Importance of fish farming
Fish farming is important to man in the following ways
1. It is a source offish for food. Fish is a good source of protein in human diets.
2. It makes good use of the land that would have otherwise .Milable for arable farming.
3. It serves as a source of employment for fish farmers,
4. It reduces the pressure of fishing in natural waters e.g. rivers, and lakes.
5. It serves as a source of income to fish farmers and traders.
6. Fish farming can lead to the improvement of natural fish stocks Likes, rivers etc. since the young ones can be raised in It heries and used for restocking, trips in the production of sports fish, ii Fish can be produced for use in industrial fishing.
EXCLUSIVE INDUSTRIAL USES OF FISH, READ HERE
Classification of Fishes
Fishes can be classified according to their:
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1. According to Habitat.. read more here
Habitat refers to the living environment of an organism. Fishes water. There are three kinds of water habitat HI which fishes are fresh water, salt water and estuarine habitats.
(a) Fresh water habitat: This refers to water which contains no salt. Such water is found in springs, rivers, ponds, lakes, etc.
Fishes that are found in fresh water habitat are called fresh water fishes .read more on fresh water fishes here Examples include electric fish, moon fish, cat fish as clarias and heterobranchus longifilis, gymnarchus niloticus, and tilapia spp.
Figure 3.9.2: Tilapia galilaeus (St. Peter’s Fish).
(b) Salt water or marine habitat: this refers to water body that has salt taste. Its salt content is about 3% per volume of water. Such water can be found in seas and ocean. Fishes found in salt water or marine habitat are called salt water or marine fishes. Examples include shark, mackerels, herring, sardine, cod (stock fish)
(c) Estuarine habitat: this refers to water found in estuarine where rivers flow into the seas or ocean. Examples is the Niger Delta are of Nigeria. That salt content of this habitat is in between the content of fresh water habitat and marine habitat.
Fishes may not permanently line in this kind of habitat as some do migrate from fresh water or from salt water into the estuaries and go back thereafter. An example of such fishes is mudfish.
According to morphology
This has to do with the form or structure of the fish. There are two categories in this class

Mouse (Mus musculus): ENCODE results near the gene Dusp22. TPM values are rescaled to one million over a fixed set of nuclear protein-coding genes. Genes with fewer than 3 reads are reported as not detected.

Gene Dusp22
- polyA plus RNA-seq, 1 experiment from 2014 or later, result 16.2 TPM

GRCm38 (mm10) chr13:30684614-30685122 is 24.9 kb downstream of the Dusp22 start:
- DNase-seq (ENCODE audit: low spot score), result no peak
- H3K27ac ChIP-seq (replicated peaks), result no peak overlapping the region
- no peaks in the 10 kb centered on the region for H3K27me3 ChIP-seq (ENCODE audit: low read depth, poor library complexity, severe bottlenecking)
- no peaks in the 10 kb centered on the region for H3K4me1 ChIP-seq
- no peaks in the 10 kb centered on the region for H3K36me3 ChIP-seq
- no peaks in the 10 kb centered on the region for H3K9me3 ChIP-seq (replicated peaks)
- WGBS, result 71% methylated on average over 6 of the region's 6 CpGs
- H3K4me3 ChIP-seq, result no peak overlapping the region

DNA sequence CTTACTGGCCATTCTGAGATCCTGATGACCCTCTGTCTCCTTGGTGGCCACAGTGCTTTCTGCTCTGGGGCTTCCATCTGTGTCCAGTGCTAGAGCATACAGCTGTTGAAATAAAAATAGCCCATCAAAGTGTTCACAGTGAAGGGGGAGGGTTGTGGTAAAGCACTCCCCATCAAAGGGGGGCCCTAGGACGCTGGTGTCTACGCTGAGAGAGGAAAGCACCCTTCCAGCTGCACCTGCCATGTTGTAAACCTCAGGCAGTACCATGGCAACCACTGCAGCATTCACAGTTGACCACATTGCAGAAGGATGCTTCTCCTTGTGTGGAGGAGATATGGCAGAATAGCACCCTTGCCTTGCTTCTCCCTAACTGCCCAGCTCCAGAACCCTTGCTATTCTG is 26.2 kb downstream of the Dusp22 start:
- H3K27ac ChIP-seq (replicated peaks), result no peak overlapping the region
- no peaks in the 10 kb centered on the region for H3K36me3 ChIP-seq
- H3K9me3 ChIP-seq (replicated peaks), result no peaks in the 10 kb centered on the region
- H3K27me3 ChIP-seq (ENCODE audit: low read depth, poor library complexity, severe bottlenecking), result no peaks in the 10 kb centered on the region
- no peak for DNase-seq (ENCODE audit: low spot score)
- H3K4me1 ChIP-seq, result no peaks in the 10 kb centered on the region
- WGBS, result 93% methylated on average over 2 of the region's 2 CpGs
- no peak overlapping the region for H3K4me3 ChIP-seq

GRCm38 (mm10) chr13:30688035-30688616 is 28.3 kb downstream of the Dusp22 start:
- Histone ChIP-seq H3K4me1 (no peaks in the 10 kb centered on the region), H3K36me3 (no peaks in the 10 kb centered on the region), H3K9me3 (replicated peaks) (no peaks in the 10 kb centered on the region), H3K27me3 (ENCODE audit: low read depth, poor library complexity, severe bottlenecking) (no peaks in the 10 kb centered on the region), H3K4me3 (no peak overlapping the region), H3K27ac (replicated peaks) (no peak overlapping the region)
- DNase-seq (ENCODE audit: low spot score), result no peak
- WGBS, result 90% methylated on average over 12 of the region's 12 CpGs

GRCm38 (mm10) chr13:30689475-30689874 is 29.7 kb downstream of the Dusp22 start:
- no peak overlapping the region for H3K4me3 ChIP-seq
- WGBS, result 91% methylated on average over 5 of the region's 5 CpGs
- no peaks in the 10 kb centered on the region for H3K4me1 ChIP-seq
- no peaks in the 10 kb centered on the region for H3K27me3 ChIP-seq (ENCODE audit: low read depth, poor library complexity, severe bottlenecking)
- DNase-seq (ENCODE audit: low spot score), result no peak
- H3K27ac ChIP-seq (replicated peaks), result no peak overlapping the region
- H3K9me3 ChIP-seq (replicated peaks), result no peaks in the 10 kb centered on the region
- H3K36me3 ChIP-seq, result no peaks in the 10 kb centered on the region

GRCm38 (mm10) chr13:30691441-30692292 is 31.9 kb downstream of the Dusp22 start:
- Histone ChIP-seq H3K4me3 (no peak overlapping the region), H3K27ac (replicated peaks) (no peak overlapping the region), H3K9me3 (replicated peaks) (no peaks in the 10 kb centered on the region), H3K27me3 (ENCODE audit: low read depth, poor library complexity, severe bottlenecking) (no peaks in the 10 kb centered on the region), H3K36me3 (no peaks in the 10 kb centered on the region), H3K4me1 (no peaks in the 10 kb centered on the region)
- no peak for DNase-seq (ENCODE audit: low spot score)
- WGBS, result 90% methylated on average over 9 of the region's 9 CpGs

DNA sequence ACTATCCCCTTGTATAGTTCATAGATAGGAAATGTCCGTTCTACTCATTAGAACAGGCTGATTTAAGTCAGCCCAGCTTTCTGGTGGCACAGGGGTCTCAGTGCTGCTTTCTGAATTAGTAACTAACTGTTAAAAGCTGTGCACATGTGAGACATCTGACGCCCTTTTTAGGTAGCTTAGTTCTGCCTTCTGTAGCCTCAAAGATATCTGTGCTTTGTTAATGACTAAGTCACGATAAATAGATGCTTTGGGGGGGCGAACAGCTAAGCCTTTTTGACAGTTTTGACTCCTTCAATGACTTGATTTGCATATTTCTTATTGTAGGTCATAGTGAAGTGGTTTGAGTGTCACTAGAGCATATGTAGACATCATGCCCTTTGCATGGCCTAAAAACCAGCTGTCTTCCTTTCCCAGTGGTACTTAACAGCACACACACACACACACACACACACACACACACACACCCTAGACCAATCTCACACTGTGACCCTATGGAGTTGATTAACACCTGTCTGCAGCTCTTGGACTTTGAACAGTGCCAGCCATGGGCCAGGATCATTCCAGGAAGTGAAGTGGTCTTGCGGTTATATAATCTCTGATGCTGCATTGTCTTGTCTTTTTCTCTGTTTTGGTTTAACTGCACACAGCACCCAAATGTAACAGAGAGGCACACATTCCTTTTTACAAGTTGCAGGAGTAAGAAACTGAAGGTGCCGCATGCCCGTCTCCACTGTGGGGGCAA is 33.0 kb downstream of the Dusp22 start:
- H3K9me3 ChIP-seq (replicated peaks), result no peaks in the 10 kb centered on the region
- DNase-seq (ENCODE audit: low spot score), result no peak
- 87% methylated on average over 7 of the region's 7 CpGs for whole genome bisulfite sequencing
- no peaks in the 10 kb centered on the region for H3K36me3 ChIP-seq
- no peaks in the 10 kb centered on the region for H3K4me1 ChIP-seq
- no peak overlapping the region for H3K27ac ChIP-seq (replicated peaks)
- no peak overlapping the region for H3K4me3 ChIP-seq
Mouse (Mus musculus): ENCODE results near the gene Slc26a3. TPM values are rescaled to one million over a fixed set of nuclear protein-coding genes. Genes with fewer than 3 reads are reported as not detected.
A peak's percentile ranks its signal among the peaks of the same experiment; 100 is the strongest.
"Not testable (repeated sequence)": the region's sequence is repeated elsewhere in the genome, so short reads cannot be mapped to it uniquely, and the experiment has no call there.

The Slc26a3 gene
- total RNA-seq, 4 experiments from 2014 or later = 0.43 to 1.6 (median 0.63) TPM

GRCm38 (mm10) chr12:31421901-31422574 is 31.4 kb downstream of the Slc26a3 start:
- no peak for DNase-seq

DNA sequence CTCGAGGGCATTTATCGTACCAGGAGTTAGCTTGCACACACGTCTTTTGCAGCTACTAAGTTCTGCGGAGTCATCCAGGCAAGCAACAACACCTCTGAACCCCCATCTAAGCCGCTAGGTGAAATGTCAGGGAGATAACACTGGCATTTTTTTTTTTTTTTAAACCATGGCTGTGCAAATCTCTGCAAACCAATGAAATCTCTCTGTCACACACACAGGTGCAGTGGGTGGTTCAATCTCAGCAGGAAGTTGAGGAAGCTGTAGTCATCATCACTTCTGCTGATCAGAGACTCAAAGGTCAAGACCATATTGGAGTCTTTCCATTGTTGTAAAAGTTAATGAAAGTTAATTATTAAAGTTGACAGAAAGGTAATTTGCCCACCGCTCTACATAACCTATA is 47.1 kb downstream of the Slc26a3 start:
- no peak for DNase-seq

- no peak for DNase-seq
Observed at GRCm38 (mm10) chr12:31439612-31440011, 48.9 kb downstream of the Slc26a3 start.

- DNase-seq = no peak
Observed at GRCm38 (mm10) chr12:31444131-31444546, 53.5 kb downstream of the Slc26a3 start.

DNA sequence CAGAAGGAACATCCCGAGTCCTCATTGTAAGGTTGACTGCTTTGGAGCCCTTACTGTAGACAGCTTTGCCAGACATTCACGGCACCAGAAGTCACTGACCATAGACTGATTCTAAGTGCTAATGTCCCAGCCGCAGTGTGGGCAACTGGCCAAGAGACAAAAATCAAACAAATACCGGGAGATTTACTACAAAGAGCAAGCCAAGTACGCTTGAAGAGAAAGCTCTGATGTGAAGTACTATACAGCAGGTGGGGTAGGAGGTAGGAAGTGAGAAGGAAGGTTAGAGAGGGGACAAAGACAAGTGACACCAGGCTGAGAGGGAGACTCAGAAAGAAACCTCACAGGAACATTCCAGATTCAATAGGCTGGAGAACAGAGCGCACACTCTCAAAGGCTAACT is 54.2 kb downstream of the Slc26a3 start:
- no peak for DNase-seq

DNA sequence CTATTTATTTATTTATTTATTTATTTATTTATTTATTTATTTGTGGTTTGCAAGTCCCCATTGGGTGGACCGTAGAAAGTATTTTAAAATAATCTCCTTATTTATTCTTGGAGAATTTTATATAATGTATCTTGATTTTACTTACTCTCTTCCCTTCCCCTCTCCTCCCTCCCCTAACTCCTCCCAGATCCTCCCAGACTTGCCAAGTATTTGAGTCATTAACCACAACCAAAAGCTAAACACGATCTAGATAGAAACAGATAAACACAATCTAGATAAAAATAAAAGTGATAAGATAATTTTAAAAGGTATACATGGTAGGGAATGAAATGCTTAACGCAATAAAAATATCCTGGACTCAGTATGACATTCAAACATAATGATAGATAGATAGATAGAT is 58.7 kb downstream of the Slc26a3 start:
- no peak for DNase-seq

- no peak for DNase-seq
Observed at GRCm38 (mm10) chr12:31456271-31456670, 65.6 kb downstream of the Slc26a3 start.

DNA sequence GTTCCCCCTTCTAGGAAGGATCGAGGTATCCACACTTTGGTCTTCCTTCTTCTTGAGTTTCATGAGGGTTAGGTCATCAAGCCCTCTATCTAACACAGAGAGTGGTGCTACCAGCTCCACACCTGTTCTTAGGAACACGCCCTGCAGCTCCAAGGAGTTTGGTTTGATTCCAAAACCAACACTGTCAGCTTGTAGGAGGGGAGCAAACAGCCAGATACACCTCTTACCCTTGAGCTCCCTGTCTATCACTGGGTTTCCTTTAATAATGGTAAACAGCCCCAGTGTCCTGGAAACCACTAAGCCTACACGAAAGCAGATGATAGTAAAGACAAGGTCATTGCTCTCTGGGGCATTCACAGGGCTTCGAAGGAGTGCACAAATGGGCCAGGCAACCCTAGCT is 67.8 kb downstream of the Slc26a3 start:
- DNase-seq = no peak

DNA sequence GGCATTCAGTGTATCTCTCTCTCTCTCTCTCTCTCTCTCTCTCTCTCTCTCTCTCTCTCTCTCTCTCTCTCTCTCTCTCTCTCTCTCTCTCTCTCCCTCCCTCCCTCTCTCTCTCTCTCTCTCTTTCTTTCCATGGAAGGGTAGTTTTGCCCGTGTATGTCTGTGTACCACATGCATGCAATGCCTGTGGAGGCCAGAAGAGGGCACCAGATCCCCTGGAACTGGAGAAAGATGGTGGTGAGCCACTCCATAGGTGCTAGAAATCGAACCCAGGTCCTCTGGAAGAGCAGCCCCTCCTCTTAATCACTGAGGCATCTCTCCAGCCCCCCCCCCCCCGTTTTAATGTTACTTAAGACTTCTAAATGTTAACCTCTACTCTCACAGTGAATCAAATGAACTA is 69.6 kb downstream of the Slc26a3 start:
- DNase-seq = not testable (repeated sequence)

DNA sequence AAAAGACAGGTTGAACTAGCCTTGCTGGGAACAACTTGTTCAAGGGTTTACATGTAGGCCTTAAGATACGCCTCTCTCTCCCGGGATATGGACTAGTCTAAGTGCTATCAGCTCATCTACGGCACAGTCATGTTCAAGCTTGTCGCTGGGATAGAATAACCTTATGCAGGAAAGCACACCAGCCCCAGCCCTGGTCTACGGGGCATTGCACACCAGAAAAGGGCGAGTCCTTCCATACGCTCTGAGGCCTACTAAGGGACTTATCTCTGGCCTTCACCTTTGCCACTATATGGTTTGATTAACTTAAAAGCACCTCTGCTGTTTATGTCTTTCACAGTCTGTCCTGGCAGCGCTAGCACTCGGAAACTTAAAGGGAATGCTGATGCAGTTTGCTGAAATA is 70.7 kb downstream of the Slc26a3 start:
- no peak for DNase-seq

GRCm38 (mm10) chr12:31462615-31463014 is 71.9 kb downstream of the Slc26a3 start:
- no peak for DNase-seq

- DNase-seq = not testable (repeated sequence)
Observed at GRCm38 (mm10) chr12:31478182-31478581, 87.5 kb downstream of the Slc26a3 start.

(a) Nature of bone: Fishes can be classified according to the nature of bobe
(i) Bony fishes; These posses bony skeletons or hard bones. Examples include Tilapia, mudfish, catfish.
(ii) Cartilaginous fishes: These possess solid bones or what is called cartilage (Biscuit bone). Examples include shark; dogfish.
(b) Nature of body covering: Based on this, fishes can be classified into:
(i) Scaly fishes: These have their body, parts of their head and tail covered by scales which overlap, pointing towards the tail end of the fish. Example is the tilapia galilaeus (See figure 3.9.2).
(ii) Non-scaly fishes- These have no scales. They have smooth shiny skins. Examples are dogfish, mudfish, mackerels.
Other Aquatic Food Organisms
There are many other organisms that live in water
2. Molluscs such as river snail, periwinkle, oyster. They usually covered with shell and these shells serve some useful purposes to man, in addition to their meat.
3. Reptiles such as river snake, turtles, etc.
4. Mammals such as Hippopotamus
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HERE YOU WILL FIND EVERY AVAILABLE TOPICS ABOUT AGRICULTURAL SCIENCE AND BIOLOGY. AND THE LINKS TO THEIR VARIOUS SOURCES.
1. DEVELOPMENT OF AGRICULTURE
2. IMPORTANCE OF AGRICULTURE
3. SUBSISTENCE AGRICULTURE
4. COMMERCIAL AGRICULTURE
5. PROBLEM OF AGRICULTURAL DEVELOPMENT
6. SOLUTIONS TO POOR AGRICULTURAL DEVELOPMENT
7. AGRICULTURAL LAWS AND REFORMS
8. ROLES OF GOVERNMENT IN AGRICULTURAL DEVELOPMENT
9. AGRICULTURAL POLICIES
10. PROGRAM PLANNING IN AGRICULTURE
35. WILDLIFE CONSERVATION
36. FACTORS AFFECTING LAND AVAILABILITY
39. BIOLOGICAL FACTORS
40. SOCIAL-ECONOMIC FACTORS
41. ENVIRONMENTAL FACTORS AFFECTING AGRICULTURAL PRODUCTION
42. CLIMATIC FACTORS AFFECTING AGRICULTURAL PRODUCTION
47. SOLAR RADIATION
48. BIOTIC FACTOR AND AGRICULTURAL PRODUCTION
52. SOIL MICRO-ORGANISMS
53. SOIL PH
54. ROCK FORMATION
55. IGNEOUS ROCK
56. SEDIMENTARY ROCKS
58. SOIL AND ITS FORMATION
59. FACTORS OF SOIL FORMATION
60. LIVING ORGANISM
61. PARENT MATERIALS
62. SOIL FORMATION TOPOGRAPHY
63. PROCESS OF SOIL FORMATION
65. PHYSICAL WEATHERING
66. CHEMICAL WEATHERING
73. BIOLOGICAL WEATHERING
74. CHEMICAL AND BIOLOGICAL COMPOSITION OF THE SOIL
75. SOIL WATER
76. MICRO AND MACRO NUTRIENTS
77. SOIL MICRO ORGANISM
78. PROPERTIES OF SOIL
79. SOIL STRUCTURE
80. SANDY SOIL
81. CLAY SOIL
82. LOAMY SOIL
83. SOIL TEXTURE
84. IDENTIFICATION OF SOIL TYPES THROUGH EXPERIMENTS
85. RETENTION OF WATER BY VARIOUS SOIL TYPES
86. DETERMINATION OF SOIL PH REACTION
87. COLORIMETRIC DETERMINATION OF SOIL PH LEVEL
88. PH SOIL TEST
89. PLANT NUTRIENTS
90. MACRO NUTRIENTS IN GENERAL
112. THE MAINTENANCE OF SOIL FERTILITY
113. CROP ROTATION
114. APPLICATION OF ORGANIC MANURES
115. FARM YARD MANURE
116. APPLICATION OF INORGANIC MANURE
118. FARMING PRACTICES
119. BUSH BURNING
121. FERTILIZER APPLICATION
122. ORGANIC MANURING
123. FARM YARD MANURE
126. CROP ROTATION
133. FARM POWER AND MACHINERY
134. SOURCES OF FARM POWER
135. HUMAN SOURCE
142. FIELD MACHINES
164. SIMPLE FARM TOOLS
165. AGRICULTURAL MECHANIZATION
166. THE CONCEPT OF MECHANIZATION
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